The government's high-profile pledges on extra cash for the NHS will not be enough to achieve 'the high, modern healthcare standards' found in the rest of Europe.

That is the stark conclusion of a special report by the Association of Chartered Certified Accountants into health funding across the European Union.

But its author, Tom Jones, claims that the extra resources promised by Labour could be used to improve quality, with managers focusing on the NHS's 'acknowledged' talents for achieving efficiency - particularly through the work of the growing number of primary care trusts.

His report claims the gaps between Britain and countries with high-level health funding remain 'considerable'.

It says: 'The money available to the NHS is not enough for the real resources needed - doctors, nurses and other healthcare professionals and hospital beds - to achieve the high, modern standards found elsewhere in the EU.'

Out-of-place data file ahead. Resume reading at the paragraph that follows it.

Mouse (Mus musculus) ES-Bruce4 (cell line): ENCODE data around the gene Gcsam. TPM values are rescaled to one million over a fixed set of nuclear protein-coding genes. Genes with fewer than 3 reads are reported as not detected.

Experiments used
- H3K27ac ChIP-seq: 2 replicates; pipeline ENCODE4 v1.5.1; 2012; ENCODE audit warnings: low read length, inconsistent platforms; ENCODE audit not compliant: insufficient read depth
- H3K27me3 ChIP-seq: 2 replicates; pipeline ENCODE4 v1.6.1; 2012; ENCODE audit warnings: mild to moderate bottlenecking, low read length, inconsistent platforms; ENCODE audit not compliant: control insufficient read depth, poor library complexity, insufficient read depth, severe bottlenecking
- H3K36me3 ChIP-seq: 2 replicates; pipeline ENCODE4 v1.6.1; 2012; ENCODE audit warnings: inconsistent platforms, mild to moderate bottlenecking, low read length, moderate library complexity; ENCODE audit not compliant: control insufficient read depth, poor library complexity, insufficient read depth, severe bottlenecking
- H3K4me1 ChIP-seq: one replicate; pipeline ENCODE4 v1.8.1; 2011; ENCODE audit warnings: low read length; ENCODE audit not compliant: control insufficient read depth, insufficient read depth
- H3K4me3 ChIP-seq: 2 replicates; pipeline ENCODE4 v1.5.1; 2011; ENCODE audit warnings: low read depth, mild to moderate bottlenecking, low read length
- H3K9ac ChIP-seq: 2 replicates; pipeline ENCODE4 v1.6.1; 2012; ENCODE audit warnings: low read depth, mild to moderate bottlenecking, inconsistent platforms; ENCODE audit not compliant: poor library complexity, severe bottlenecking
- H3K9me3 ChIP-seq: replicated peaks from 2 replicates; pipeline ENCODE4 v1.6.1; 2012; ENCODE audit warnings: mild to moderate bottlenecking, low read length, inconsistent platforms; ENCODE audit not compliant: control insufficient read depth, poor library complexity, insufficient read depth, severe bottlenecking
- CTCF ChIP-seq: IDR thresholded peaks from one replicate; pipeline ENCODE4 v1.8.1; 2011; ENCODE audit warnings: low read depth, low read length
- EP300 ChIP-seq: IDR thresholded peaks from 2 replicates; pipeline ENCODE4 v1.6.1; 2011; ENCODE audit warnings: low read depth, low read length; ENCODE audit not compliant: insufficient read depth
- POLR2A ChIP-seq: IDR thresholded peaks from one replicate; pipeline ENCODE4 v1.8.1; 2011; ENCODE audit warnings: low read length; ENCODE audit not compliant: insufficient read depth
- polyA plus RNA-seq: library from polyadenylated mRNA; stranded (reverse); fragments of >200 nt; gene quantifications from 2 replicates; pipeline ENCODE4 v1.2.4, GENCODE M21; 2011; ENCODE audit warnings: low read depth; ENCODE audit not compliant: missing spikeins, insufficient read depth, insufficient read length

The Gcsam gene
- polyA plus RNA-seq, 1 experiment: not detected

But it argues that improvements over and above the real-terms growth promised for health service spending can be achieved over the next three years by building on the NHS's 'excellent record of cost control'.

It adds: 'This can be managed by a constructive working alliance between healthcare and finance professionals in the NHS with a focused goal for each trust - to achieve an increase in quality of more than 6.1 per cent each year to 2004, and thus exceed the realterms growth in resources of 6.1 per cent. This can be developed, designed and delivered by each primary care trust in its commissioning and providing role.'

The recommendations come as the Office of Health Economics revealed that in 1998 the UK devoted 6.7 per cent of its GDP to health, compared with 13.6 per cent in the US, 10.6 per cent in Germany and 9.6 per cent in France.

Health and Healthcare in the EU: a financial perspective.The Association of Chartered Certified Accountants, 020-7396 7000.

Compendium of Health Statistics. Office of Health Economics.0207-930 9203.£340.